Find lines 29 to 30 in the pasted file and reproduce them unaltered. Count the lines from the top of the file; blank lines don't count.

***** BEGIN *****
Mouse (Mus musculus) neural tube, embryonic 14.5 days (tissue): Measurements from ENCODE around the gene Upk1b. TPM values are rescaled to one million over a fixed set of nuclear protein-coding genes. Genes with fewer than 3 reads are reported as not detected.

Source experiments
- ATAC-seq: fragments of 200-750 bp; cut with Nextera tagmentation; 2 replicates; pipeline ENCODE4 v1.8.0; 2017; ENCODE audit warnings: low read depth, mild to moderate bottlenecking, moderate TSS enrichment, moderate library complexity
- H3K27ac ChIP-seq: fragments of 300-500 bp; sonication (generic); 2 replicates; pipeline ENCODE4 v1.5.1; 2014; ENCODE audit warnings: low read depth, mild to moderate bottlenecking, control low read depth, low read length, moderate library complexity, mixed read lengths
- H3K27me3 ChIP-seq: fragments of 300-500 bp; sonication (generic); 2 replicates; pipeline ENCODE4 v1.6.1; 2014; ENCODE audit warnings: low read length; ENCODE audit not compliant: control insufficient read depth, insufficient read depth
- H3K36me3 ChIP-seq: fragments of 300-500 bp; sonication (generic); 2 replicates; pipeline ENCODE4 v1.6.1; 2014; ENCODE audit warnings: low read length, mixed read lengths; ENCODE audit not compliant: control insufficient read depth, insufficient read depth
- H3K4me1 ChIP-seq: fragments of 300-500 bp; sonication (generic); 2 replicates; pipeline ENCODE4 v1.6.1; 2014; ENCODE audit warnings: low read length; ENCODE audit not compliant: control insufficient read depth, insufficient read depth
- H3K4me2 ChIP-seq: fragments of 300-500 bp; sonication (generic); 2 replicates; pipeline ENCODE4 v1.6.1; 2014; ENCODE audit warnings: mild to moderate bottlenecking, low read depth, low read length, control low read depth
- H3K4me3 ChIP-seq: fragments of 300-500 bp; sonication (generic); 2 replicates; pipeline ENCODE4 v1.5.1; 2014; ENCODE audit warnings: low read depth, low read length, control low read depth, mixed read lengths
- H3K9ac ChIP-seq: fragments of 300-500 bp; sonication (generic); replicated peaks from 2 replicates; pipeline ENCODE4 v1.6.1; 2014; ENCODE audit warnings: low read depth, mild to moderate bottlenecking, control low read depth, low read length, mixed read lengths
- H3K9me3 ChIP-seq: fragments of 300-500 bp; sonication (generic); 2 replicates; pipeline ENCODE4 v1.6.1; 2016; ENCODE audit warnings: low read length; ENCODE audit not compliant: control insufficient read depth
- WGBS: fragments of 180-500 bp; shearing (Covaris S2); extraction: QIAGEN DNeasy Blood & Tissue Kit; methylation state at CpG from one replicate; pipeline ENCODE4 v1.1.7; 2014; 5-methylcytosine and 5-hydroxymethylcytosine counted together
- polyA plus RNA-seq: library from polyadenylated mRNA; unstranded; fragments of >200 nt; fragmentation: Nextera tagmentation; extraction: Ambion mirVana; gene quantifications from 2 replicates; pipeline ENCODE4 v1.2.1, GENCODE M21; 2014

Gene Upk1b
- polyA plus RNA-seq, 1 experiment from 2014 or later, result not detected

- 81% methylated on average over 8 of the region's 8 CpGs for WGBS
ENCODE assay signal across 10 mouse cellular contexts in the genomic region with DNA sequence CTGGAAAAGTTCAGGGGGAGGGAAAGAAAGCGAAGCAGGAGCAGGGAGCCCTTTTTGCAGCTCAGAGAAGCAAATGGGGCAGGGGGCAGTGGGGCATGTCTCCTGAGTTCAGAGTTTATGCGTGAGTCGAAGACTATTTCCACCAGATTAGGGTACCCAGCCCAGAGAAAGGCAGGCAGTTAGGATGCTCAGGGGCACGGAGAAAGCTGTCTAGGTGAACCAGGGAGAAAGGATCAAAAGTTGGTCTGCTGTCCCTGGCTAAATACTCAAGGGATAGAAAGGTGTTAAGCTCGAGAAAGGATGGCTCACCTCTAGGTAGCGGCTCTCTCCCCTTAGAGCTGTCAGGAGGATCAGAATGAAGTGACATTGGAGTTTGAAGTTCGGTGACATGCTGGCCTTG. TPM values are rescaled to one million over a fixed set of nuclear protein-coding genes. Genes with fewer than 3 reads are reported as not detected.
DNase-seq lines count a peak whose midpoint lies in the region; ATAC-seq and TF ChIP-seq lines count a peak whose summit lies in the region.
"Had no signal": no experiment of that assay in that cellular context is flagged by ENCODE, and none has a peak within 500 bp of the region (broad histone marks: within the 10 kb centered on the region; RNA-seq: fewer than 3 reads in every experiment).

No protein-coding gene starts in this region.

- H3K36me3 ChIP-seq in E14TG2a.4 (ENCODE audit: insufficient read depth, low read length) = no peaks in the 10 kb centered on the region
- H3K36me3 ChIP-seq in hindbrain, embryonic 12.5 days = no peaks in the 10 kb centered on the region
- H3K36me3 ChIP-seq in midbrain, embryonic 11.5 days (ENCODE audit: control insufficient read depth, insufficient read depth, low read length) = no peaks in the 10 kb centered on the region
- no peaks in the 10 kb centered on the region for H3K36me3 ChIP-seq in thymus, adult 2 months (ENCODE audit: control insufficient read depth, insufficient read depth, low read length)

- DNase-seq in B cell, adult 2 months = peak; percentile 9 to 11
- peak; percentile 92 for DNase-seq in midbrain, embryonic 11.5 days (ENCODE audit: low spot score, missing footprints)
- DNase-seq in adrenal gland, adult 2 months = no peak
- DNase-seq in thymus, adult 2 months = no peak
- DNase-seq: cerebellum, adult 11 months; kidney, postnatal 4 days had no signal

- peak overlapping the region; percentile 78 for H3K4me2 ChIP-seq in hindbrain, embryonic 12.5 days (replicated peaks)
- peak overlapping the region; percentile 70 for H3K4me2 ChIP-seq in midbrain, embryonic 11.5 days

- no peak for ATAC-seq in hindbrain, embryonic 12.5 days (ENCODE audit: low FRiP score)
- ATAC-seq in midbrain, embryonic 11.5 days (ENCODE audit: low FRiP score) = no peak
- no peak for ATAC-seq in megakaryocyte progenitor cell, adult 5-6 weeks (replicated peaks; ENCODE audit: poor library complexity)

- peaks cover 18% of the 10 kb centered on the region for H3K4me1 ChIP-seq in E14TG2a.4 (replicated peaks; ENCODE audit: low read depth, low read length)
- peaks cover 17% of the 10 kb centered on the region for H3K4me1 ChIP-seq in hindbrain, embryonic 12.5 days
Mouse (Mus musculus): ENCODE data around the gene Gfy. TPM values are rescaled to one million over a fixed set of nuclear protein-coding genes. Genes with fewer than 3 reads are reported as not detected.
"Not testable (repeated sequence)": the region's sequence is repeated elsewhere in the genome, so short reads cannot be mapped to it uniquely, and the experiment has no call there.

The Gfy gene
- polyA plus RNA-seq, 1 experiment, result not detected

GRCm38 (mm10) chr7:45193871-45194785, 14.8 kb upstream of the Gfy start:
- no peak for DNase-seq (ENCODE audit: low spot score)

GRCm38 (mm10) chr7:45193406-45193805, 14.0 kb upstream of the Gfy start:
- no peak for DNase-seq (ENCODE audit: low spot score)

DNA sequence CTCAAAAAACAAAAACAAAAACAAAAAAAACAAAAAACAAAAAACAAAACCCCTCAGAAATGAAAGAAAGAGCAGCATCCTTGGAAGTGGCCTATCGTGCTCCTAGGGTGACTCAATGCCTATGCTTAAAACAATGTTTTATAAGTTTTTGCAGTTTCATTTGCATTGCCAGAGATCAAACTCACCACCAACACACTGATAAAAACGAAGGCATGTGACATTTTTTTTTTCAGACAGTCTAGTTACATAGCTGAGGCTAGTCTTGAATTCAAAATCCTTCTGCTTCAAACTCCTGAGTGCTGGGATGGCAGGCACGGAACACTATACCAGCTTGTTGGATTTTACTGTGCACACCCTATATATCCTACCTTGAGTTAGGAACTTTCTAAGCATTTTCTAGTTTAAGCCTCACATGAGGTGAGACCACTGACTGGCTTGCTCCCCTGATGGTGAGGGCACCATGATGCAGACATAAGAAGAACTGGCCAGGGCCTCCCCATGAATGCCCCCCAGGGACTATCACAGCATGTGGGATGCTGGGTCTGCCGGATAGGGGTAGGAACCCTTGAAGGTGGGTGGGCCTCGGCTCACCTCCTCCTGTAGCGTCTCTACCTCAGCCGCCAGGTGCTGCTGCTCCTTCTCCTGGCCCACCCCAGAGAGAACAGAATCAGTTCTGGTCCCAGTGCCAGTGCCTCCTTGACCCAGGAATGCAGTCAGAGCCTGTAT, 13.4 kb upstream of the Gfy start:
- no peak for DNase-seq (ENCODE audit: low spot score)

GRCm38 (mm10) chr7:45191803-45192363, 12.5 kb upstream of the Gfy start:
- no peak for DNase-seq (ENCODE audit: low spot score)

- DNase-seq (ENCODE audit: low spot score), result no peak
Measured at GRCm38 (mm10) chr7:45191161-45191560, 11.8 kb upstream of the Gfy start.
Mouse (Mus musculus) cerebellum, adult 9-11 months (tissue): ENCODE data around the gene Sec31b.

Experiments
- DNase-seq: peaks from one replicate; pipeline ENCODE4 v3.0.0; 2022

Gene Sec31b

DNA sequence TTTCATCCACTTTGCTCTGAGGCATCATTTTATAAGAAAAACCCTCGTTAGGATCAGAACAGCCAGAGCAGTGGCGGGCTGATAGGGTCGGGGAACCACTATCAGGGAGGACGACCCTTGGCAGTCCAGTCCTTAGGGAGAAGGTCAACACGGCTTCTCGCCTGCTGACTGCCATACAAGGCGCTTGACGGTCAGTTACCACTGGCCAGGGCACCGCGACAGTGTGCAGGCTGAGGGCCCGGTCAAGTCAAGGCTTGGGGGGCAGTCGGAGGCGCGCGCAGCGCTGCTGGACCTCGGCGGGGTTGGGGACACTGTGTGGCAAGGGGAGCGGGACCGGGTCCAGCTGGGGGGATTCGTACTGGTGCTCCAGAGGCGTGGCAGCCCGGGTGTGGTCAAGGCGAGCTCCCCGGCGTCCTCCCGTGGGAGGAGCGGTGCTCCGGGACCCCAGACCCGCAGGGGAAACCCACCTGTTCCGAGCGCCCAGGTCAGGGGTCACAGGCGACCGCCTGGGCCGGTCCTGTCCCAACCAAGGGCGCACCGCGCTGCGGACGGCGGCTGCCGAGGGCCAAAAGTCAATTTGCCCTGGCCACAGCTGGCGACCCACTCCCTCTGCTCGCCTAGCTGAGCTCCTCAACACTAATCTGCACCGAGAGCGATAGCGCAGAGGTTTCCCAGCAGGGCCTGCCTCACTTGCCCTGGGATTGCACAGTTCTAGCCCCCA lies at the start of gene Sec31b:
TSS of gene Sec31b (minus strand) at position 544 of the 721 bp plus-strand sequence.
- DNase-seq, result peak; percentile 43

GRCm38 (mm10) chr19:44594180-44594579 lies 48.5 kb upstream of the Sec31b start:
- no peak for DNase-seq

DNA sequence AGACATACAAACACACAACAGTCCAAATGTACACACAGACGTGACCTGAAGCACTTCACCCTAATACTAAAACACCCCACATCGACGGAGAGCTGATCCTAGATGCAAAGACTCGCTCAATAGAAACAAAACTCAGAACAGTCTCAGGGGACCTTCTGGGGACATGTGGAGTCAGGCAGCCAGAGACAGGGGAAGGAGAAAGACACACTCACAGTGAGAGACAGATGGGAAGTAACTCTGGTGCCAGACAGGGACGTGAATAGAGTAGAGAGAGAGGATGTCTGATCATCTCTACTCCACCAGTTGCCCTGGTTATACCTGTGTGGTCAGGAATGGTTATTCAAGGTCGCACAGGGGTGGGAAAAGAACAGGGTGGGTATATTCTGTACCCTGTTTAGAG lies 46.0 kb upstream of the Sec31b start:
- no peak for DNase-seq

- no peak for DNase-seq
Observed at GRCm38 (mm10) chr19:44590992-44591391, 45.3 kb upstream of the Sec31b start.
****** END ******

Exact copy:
- DNase-seq: cerebellum, adult 11 months; kidney, postnatal 4 days had no signal

- peak overlapping the region; percentile 78 for H3K4me2 ChIP-seq in hindbrain, embryonic 12.5 days (replicated peaks)